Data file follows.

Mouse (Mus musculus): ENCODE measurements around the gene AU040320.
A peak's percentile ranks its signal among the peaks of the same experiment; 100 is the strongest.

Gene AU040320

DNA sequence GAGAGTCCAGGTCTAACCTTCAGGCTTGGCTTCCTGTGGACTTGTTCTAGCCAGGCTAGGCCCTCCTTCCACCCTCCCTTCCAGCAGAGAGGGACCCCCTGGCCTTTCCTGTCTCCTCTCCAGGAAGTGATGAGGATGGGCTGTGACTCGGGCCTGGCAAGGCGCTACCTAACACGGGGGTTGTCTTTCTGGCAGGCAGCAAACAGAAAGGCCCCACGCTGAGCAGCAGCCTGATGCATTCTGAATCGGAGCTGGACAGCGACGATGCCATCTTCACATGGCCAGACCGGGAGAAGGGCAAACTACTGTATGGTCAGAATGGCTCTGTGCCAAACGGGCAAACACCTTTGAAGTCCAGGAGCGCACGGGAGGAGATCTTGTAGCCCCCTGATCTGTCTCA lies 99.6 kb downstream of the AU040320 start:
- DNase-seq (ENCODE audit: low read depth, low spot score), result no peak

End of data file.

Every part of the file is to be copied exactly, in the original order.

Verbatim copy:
Mouse (Mus musculus): ENCODE measurements around the gene AU040320.
A peak's percentile ranks its signal among the peaks of the same experiment; 100 is the strongest.

Gene AU040320

DNA sequence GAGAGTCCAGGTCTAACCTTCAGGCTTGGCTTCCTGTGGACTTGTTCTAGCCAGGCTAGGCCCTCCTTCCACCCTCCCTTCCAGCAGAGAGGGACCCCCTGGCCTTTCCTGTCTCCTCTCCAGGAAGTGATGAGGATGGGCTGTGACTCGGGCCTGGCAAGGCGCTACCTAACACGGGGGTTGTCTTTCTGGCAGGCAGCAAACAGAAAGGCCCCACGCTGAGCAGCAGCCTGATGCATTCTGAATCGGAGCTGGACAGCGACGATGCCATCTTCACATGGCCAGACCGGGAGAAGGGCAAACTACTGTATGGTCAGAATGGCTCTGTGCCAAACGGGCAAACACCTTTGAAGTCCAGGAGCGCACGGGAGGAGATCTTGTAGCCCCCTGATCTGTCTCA lies 99.6 kb downstream of the AU040320 start:
- DNase-seq (ENCODE audit: low read depth, low spot score), result no peak